Olokizumab excels in rheumatoid arthritis uncontrolled with MTX
The investigational interleukin (IL)-6 inhibitor olokizumab is effective in improving symptoms and physical function of patients with moderate-to-severe rheumatoid arthritis (RA) who are inadequately controlled with methotrexate (MTX), according to the CREDO-1 study presented at the EULAR 2020 Virtual Meeting.
At week 12, the primary outcome of ACR20* response was achieved by significantly more patients treated with olokizumab than placebo (63.6 percent and 70.4 percent vs 25.9 percent for olokizumab 64 mg Q2W and Q4W vs placebo, respectively; p<0.0001 for both). [EULAR 2020, abstract OP0021]
Also, more patients in both the olokizumab arms attained low disease activity at week 12 (defined as DAS28** <3.2) compared with the placebo arm (33.6 percent and 38.7 percent vs 3.5 percent, respectively; p<0.0001 for both).
“Efficacy was achieved for all classical endpoints at weeks 12 and 24 and over time,” reported Dr Rumen Stoilov of University Hospital St. Ivan Rilski in Sofia, Bulgaria.
At week 24, ACR50 responder rates were also significantly greater with both olokizumab regimens than with placebo (42.7 percent and 48.6 percent vs 7.7 percent; p<0.0001 for both). Similarly, ACR70 response rates were higher in olokizumab-treated patients than those on placebo (19.6 percent and 22.5 percent vs 2.1 percent, respectively).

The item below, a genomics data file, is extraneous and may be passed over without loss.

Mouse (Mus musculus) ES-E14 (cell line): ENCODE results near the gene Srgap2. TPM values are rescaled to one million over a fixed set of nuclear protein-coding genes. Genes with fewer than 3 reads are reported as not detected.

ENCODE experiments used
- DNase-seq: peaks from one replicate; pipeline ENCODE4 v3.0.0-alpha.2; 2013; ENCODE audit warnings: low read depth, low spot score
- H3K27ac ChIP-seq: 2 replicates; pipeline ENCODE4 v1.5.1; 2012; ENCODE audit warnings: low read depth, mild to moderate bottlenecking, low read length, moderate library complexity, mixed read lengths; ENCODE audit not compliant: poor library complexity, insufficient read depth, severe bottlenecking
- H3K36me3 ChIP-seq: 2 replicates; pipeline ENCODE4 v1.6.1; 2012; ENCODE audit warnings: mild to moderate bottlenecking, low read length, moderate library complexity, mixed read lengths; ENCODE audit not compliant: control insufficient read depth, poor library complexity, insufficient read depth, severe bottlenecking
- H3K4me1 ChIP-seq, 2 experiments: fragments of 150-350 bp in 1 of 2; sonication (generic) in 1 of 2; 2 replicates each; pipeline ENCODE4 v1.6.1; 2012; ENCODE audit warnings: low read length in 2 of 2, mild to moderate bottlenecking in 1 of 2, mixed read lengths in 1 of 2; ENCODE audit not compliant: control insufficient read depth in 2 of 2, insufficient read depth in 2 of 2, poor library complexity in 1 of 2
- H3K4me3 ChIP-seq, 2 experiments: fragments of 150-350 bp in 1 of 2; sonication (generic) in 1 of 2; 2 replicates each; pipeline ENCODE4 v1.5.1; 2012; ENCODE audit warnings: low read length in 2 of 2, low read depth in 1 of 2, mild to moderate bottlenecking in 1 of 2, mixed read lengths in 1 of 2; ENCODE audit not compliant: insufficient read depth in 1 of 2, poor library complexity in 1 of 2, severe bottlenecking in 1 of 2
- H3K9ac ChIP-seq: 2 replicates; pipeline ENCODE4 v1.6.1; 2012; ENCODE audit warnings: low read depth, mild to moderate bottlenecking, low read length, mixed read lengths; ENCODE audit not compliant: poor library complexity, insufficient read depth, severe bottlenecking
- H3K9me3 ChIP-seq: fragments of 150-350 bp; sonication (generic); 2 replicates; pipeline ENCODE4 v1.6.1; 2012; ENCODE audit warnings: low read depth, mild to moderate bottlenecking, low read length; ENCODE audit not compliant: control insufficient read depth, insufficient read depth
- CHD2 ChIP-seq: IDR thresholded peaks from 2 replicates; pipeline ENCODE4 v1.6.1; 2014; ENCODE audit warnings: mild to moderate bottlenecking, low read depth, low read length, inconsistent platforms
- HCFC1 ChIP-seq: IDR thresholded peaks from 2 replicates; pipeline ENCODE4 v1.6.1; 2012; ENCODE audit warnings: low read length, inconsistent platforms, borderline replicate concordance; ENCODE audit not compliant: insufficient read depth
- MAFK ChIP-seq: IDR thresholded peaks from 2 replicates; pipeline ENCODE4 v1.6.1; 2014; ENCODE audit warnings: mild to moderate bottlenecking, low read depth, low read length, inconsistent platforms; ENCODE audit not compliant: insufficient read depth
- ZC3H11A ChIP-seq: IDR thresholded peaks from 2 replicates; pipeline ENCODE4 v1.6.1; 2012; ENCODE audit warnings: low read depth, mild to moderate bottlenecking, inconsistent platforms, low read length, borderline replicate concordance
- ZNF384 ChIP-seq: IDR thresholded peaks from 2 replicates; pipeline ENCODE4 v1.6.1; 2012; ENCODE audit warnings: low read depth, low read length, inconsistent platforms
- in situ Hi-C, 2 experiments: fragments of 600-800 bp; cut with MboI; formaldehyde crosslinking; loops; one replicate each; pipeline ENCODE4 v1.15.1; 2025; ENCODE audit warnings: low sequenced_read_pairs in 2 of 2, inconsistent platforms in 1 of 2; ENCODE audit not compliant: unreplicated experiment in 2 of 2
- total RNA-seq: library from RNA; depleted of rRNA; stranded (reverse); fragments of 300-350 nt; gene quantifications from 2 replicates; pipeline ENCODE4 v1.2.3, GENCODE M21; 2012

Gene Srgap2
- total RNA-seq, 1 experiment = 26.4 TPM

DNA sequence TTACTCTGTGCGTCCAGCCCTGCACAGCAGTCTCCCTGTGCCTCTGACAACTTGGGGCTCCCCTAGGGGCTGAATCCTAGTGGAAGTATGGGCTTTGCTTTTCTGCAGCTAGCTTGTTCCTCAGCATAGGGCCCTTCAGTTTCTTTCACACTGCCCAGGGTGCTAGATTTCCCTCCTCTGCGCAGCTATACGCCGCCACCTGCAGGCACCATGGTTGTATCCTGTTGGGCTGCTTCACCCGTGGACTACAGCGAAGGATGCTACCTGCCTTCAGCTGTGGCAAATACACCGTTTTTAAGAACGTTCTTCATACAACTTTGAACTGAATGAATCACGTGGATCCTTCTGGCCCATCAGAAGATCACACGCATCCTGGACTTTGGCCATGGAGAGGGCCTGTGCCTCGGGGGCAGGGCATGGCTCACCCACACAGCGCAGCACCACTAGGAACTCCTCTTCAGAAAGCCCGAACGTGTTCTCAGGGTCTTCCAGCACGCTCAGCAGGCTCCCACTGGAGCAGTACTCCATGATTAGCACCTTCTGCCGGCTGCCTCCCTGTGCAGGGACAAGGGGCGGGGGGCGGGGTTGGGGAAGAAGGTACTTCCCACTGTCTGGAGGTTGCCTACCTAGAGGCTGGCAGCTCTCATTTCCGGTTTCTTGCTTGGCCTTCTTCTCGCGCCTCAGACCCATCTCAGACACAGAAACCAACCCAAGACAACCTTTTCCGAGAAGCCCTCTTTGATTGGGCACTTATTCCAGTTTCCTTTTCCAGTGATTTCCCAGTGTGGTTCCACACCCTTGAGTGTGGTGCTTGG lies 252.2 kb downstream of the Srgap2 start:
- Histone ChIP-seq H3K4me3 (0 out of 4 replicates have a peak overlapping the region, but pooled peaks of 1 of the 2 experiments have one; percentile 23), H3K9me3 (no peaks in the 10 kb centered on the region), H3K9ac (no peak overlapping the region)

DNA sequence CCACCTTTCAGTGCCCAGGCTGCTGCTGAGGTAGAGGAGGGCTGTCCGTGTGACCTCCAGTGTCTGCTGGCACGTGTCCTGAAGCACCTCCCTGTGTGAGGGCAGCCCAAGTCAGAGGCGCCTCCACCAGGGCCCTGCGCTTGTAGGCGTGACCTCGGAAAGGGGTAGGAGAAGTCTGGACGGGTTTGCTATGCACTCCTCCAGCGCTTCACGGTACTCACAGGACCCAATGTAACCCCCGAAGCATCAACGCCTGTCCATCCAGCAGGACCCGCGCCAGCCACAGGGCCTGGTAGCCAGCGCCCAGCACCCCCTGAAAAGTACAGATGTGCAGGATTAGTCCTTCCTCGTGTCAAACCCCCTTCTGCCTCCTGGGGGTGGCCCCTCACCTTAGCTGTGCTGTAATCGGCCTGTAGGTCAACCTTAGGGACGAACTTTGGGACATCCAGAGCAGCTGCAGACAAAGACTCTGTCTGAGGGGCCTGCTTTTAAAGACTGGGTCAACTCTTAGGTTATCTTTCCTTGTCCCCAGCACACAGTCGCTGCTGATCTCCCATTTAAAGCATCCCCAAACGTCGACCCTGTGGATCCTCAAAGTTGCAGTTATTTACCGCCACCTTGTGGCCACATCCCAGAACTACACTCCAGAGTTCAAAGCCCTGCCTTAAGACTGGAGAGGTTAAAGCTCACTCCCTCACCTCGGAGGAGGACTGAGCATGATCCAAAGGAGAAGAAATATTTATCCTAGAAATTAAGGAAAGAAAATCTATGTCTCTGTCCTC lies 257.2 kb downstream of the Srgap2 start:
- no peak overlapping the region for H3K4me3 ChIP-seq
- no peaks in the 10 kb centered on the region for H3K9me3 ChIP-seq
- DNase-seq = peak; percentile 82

In addition, physical function measured on the HAQ-DI*** showed greater improvements from baseline in both the olokizumab arms vs the placebo arm at week 12 (least-squares mean change, -0.54 and -0.56 vs -0.20, respectively; p<0.0001 for both).
“Both regimens of olokizumab were significantly better than placebo in all primary and secondary endpoints,” Stoilov said. “Improvements in efficacy outcomes became evident after 4 to 8 weeks from olokizumab initiation and were maintained throughout the 24-week period.”
The double-blind, multicentre, phase III study involved 428 patients (mean age 52.3 years, 82.7 percent female) with moderately to severely active RA despite MTX treatment. They were randomized 1:1:1 to receive subcutaneous olokizumab 64 mg Q2W or Q4W or placebo for 24 weeks. From week 14 onwards, rescue medications were allowed for nonresponders. After week 24, participants were eligible to enter an open-label extension study.
Overall, treatment-emergent adverse events (TEAEs) occurred in 58.0 percent, 57.0 percent, and 43.7 percent of patients receiving olokizumab Q2W, Q4W, and placebo, respectively. Serious AEs were seen in 5.6 percent of patients in both olokizumab arms compared with 2.8 percent in the placebo arm. There were no serious events of thromboembolism, herpes zoster, or gastrointestinal perforation.
Decreases in blood neutrophils occurred predominantly in the olokizumab arms (mean change from baseline, -2.15 and -1.93 vs -0.19, respectively). Elevations of total cholesterol levels and liver enzymes were also seen with olokizumab treatment.
According to Stoilov, “Safety profile was consistent with phase II data and with the other agents with similar mechanism of action.”
“There were no discernible differences between the two regimens of olokizumab in efficacy or safety outcomes,” he added.